EDITORS: Once a month Kenneth Payne, a Lecturer at King's College London, surveys the intellectual currents fermenting at Kings of War, the faculty and student blog of the Dept of War Studies at KCL.
Welcome to the first Green Zone column - the home from home at Current Intelligence of the blogging collective from Kings of War (or KoW, for short). We spend our time thinking and writing about strategy, both on the blog and in our day jobs as academics. Here, we want to give you a flavour of the sort of things we've tossed about on the blog in the last month, in the posts and in the comments.
As usual, there was a fair bit of counterinsurgency related discussion. Far the most popular viewing this month was Thomas Rid's shortlist of 'Great Films on Small Wars', which is going into his next book on counterinsurgency, alongside a list of great fiction about small wars - both compiled with the help of blog readers. How many have you seen? Waltz with Bashir was my pick of the bunch, but at only 6 out of 20, I'm laying in some Easter DVD viewing. Elsewhere on the blog, we've had a discussion about accuracy in films, focused in particular on The Hurt Locker, and whether it's important to be faithful to the details. My own view was that the films are important as art in and of themselves, and, secondly, important as a snapshot of how societies reflect on the wars they're in. In his last book, Peter Paret draws on German paintings and music in his discussion of how Prussian society responded to the calamity at Jena: the art was not an accurate portrayal of battle, but no less insightful for that.
What's the point of doctrine, Rob Dover wanted to know. Modern doctrine, he wrote, 'tries to write for every scenario and every situation, branching off into areas that should be immune from doctrinal attention – and it renders itself obsolete in doing so'. The British military, latecomers to the party, have turned into doctrine fiends - producing great reams of the stuff, some useful, some even readable. But alas not all. In the mammoth new guide to Stabilization, JDP-3-40, we spotted plenty of mind numbing business-speak. While the dread word 'stakeholder' rated nine mentions, Clausewitz got only one - banging the drum, as ever, for the political essence of war. Also appearing, as Patrick Porter noted, were 'skill sets, synergy, benchmarks, outputs, enablers', and some twenty-odd 'drivers'. I counted four mentions of 'best practice' and three 'deliverables'. The English language, it seems, is the first casualty of war.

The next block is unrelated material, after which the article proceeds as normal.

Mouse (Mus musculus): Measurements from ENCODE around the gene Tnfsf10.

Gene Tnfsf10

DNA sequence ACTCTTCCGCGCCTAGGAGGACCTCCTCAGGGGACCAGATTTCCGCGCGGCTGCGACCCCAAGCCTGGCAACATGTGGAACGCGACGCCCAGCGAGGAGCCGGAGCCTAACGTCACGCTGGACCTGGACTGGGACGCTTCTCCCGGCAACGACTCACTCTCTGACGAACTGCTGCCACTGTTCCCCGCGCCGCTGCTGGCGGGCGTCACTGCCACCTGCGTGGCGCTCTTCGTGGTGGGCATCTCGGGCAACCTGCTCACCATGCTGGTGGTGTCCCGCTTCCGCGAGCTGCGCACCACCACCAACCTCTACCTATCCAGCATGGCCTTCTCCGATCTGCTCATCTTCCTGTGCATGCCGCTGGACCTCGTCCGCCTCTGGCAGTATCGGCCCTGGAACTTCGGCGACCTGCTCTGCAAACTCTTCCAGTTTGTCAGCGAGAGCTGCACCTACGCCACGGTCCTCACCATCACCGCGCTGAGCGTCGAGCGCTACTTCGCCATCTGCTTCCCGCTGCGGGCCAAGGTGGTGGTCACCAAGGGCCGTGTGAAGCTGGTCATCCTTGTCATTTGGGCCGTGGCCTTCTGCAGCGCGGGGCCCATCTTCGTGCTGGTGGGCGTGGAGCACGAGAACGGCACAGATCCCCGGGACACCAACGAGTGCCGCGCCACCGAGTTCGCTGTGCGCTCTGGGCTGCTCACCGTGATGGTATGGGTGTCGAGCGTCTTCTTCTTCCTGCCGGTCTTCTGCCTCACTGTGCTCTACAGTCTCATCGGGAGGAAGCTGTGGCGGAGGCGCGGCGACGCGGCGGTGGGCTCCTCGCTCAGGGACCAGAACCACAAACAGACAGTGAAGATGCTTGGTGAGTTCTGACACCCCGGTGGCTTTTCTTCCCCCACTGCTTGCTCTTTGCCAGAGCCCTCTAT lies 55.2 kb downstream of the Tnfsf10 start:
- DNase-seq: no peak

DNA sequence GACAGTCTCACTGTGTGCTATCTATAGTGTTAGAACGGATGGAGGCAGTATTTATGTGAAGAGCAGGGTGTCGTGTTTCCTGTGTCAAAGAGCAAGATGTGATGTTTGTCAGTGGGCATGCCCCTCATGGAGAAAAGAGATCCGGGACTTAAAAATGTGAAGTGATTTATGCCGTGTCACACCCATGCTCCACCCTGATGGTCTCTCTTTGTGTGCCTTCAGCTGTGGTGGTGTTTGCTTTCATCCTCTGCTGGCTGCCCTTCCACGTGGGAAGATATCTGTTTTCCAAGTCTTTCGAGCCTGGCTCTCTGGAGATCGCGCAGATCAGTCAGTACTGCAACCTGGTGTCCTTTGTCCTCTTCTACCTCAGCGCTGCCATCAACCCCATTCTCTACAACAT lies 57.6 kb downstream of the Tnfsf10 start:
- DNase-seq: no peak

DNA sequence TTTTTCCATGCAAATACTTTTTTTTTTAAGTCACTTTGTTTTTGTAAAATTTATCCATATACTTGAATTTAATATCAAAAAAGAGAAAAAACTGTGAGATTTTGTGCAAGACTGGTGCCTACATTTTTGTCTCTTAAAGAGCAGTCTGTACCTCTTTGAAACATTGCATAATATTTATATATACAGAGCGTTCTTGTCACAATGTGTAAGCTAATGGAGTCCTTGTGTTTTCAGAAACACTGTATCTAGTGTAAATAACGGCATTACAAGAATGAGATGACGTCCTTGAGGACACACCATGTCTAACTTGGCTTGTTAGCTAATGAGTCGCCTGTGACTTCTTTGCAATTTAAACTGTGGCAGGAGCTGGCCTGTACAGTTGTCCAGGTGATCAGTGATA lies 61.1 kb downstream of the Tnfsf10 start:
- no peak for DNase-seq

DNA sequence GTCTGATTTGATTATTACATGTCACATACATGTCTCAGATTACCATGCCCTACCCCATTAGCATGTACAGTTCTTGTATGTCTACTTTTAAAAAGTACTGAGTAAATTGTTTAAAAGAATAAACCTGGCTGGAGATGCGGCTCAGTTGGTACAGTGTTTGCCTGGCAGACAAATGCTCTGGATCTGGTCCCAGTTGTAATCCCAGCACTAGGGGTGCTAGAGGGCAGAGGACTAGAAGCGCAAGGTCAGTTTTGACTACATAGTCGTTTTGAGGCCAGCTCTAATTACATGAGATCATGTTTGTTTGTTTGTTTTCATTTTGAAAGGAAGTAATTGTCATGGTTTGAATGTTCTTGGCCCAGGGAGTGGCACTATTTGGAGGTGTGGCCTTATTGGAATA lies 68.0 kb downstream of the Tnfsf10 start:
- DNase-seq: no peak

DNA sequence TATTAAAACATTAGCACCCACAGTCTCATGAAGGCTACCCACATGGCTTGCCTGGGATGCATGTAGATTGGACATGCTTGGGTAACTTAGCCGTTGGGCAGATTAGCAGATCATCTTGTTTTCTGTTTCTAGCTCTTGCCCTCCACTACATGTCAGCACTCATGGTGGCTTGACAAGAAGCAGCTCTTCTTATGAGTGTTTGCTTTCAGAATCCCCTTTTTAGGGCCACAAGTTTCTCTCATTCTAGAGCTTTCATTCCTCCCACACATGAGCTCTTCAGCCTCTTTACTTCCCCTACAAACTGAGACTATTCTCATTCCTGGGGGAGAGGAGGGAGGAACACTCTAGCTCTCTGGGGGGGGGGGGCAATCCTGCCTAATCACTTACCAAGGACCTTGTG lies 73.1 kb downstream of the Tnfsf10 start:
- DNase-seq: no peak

'The peaceful rise of the first gay superpower since Sparta' is my blog-post headline of the month. Step forward China, according to David Betz, reflecting on an Economist article about the large gender imbalance in China's population. Unless there's a mighty rise in homosexualty, and tolerance thereof, there may be trouble ahead. Large numbers of rootless young males, searching desperately for a date, spells trouble. 'In general,' David wrote, 'it seems to me that the strategic studies community pays insufficient attention to sex'. Speak for yourself, David. If you're interested, take a look at the comments on the post for some interesting thoughts on the relationship between sex and war.